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New manager of public services position would be an investment in our library

in Community/Municipal/Opinion by
New manager of public services would be an investment in our library

Last week, the Kawartha Lakes Public Library Board presented our proposed 2020 operating budget to City Council. Part of our proposal is a request for additional funding to create a new manager of public services position.

Far from libraries dying out or become redundant in the digital age, usage of our library system has grown over the last several years. Our branches are often one of the few places in our communities where everyone is welcome. Whether it is a place to study and do research, to find a new book to read, or learn a new skill, our libraries offer something for everyone.

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Mayor says development charges should spur job creation for Kawartha Lakes

in Municipal by
Mayor says development charges should spur job creation for Kawartha Lakes

At the November 5 public meeting, Kawartha Lakes Council heard from staff, consultants and members of the public about proposed changes to the Development Charges By-Law and related Policy.

The meeting began with a presentation that outlined the Development Charges Background Study prepared by Watson and Associates. The purpose of Development Charges (DCs) is to recover the capital costs associated with residential and non-residential growth within the municipality. DC revenue helps fund growth-related expansion of such services as water and wastewater facilities, roads and other infrastructure.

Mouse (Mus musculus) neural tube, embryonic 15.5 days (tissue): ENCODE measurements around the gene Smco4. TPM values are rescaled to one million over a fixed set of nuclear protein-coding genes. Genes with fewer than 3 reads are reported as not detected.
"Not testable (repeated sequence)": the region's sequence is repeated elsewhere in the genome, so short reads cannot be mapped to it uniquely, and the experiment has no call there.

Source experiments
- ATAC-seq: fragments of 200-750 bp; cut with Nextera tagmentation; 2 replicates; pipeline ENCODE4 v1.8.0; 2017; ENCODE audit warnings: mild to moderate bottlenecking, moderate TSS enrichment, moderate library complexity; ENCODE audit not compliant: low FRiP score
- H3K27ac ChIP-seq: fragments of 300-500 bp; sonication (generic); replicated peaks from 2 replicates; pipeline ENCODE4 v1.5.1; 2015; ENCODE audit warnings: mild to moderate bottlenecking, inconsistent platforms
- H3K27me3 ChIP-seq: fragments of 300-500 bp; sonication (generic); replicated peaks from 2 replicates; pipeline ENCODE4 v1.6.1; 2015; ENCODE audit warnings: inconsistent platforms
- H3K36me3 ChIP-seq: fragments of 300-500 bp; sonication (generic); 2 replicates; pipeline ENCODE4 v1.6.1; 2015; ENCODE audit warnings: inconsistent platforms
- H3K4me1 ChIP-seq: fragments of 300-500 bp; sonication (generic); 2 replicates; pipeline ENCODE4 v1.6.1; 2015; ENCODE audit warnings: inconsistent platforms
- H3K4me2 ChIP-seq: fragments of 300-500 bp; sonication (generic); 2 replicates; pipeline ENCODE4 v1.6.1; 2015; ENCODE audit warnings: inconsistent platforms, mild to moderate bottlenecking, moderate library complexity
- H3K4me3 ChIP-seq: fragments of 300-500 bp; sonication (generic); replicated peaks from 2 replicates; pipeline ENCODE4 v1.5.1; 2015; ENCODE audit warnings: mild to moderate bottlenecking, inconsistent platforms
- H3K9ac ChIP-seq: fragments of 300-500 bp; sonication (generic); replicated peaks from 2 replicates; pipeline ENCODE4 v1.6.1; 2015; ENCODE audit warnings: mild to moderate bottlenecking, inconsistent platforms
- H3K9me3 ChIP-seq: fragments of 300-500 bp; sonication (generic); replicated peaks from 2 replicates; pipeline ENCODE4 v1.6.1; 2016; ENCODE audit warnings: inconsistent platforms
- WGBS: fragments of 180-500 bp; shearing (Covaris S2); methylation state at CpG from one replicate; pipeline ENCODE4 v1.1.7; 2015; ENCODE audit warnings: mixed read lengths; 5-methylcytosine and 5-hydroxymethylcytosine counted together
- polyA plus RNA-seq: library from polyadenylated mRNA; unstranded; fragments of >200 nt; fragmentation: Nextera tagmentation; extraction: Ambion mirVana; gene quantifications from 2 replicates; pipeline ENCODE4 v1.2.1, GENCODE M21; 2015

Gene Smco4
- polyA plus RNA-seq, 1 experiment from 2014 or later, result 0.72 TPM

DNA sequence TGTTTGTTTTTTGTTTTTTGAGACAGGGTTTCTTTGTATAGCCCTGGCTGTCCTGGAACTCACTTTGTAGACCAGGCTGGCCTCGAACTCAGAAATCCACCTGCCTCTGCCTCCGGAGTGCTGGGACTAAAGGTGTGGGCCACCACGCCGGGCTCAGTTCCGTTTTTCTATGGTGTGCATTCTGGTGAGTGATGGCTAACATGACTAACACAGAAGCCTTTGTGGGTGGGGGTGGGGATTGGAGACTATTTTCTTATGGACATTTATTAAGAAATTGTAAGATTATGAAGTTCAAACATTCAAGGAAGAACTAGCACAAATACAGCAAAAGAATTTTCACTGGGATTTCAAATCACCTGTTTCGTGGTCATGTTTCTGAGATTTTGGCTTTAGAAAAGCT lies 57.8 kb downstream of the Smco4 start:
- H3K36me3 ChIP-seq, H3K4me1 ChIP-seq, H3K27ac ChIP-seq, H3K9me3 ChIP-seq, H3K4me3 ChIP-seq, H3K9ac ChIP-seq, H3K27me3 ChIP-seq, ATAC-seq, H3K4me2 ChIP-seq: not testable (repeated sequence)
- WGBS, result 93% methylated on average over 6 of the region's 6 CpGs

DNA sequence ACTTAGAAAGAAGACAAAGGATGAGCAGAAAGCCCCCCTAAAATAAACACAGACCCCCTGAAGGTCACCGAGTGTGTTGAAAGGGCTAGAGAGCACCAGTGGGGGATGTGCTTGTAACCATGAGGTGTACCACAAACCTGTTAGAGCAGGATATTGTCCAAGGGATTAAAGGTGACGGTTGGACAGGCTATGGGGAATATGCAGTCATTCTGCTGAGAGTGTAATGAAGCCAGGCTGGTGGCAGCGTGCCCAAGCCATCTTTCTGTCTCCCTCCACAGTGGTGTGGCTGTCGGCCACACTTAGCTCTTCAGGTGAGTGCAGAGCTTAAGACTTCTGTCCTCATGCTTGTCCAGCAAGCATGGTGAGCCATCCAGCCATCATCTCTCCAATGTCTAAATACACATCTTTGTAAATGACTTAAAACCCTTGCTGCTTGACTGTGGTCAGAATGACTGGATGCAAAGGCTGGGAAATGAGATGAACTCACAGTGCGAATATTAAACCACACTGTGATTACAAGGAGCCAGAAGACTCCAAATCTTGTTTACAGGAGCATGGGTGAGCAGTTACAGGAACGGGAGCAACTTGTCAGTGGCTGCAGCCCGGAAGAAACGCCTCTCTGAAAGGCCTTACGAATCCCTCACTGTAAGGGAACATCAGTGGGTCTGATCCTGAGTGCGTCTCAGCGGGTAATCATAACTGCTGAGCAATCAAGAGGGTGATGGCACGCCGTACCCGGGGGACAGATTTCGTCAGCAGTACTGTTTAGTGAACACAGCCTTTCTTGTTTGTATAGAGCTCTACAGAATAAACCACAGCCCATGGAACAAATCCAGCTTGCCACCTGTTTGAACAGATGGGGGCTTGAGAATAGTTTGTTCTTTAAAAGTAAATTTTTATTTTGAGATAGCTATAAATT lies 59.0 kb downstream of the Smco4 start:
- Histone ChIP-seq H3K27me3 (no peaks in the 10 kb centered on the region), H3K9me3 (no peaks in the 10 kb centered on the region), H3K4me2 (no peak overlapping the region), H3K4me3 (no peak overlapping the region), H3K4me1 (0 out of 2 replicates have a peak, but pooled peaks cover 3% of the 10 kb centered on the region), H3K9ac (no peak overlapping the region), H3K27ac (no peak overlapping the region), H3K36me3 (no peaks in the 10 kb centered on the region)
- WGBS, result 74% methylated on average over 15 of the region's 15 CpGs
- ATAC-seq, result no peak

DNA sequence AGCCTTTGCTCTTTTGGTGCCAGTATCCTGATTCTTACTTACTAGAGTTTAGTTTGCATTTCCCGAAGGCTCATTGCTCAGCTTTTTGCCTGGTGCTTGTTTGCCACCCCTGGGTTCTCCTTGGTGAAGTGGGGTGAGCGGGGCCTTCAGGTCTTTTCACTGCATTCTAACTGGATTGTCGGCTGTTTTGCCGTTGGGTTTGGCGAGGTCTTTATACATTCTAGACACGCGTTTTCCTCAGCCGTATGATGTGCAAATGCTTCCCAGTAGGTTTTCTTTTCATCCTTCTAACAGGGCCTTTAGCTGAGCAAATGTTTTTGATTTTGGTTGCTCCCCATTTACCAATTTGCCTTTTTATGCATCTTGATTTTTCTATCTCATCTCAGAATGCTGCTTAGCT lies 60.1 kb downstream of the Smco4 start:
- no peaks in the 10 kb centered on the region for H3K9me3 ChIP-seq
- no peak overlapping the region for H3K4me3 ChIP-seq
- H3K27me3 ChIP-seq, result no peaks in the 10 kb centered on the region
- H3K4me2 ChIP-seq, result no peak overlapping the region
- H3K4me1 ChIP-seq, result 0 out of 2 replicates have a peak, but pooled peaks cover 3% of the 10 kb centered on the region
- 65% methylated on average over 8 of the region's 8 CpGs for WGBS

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Single-use plastics and Styrofoam: Kawartha Lakes considering voluntary ban

in Environment/Municipal by
Kawartha Lakes considering voluntary ban on single-use plastics and Styrofoam

At the November 5 Committee of the Whole, staff brought forward a recommendation to Council for a voluntary ban of Styrofoam and single-use plastics throughout the municipality. Kawartha Lakes alone produces roughly 10 tonnes of Styrofoam waste and more than one third of all plastics collected come from single-use materials.

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Community groups present their budgets with zero per cent increases

in Municipal by

At the October 29 Special Council meeting, Council heard presentations from the agencies and boards whose budgets are supplemented by the municipality. Due to pressures for the 2020 budget, Council had requested all agencies and boards submit their budgets with a zero percent increase over 2019 levels. In total, $25 million, or 12% of the municipality’s total operating budget is allocated to the services provided by these organizations.